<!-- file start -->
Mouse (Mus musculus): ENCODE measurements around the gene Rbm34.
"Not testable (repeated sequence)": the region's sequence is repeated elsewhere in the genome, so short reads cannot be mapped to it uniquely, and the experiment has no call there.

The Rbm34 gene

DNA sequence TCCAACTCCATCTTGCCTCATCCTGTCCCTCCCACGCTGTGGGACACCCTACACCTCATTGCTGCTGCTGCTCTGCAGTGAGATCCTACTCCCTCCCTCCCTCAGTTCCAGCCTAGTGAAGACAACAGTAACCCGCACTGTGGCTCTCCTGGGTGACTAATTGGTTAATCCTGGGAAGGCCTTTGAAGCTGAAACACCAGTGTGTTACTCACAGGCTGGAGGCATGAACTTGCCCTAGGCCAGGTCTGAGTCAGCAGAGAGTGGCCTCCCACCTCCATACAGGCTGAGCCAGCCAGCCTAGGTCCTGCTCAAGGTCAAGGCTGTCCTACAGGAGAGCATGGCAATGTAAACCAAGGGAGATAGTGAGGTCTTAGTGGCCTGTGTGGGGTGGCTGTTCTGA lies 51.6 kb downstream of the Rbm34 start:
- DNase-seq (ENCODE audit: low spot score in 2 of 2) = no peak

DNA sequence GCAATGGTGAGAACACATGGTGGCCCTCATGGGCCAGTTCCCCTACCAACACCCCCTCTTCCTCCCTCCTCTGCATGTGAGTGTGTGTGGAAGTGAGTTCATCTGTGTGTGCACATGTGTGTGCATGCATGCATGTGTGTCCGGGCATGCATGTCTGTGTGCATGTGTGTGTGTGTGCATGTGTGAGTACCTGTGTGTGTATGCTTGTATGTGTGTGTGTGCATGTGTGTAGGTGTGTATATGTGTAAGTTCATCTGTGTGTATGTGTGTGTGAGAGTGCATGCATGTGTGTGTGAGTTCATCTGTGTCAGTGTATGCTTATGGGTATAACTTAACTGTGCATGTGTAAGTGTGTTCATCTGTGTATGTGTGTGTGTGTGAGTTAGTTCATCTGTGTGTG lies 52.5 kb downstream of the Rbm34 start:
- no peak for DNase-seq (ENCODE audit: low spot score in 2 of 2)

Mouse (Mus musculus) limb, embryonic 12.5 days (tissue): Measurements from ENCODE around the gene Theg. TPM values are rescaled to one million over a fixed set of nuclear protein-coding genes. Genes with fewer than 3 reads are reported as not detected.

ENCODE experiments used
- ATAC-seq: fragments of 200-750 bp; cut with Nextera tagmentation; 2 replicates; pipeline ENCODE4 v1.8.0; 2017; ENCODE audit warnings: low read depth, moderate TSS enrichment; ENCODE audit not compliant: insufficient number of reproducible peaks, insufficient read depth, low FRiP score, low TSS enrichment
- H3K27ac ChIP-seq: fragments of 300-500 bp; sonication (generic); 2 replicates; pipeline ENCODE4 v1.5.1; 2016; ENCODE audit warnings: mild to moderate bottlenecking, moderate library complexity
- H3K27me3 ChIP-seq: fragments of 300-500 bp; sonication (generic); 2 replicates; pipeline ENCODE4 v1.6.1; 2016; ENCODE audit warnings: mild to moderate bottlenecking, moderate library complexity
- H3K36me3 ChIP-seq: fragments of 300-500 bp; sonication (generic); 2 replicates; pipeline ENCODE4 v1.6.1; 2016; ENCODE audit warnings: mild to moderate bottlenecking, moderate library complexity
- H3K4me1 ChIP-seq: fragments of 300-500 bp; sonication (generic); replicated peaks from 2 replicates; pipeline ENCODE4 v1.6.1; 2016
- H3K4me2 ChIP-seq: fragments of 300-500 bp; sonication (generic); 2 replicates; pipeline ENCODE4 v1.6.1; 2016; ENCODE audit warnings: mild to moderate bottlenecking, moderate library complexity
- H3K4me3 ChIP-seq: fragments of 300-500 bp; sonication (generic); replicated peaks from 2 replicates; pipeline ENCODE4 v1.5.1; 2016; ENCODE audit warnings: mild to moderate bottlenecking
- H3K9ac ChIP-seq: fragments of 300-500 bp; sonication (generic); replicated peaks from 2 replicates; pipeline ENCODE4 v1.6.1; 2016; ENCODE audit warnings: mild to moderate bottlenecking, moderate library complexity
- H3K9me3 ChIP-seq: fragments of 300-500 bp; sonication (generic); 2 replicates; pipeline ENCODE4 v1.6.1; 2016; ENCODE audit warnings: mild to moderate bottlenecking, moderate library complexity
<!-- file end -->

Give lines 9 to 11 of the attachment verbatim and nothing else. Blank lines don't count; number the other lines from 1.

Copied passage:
ENCODE experiments used
- ATAC-seq: fragments of 200-750 bp; cut with Nextera tagmentation; 2 replicates; pipeline ENCODE4 v1.8.0; 2017; ENCODE audit warnings: low read depth, moderate TSS enrichment; ENCODE audit not compliant: insufficient number of reproducible peaks, insufficient read depth, low FRiP score, low TSS enrichment
- H3K27ac ChIP-seq: fragments of 300-500 bp; sonication (generic); 2 replicates; pipeline ENCODE4 v1.5.1; 2016; ENCODE audit warnings: mild to moderate bottlenecking, moderate library complexity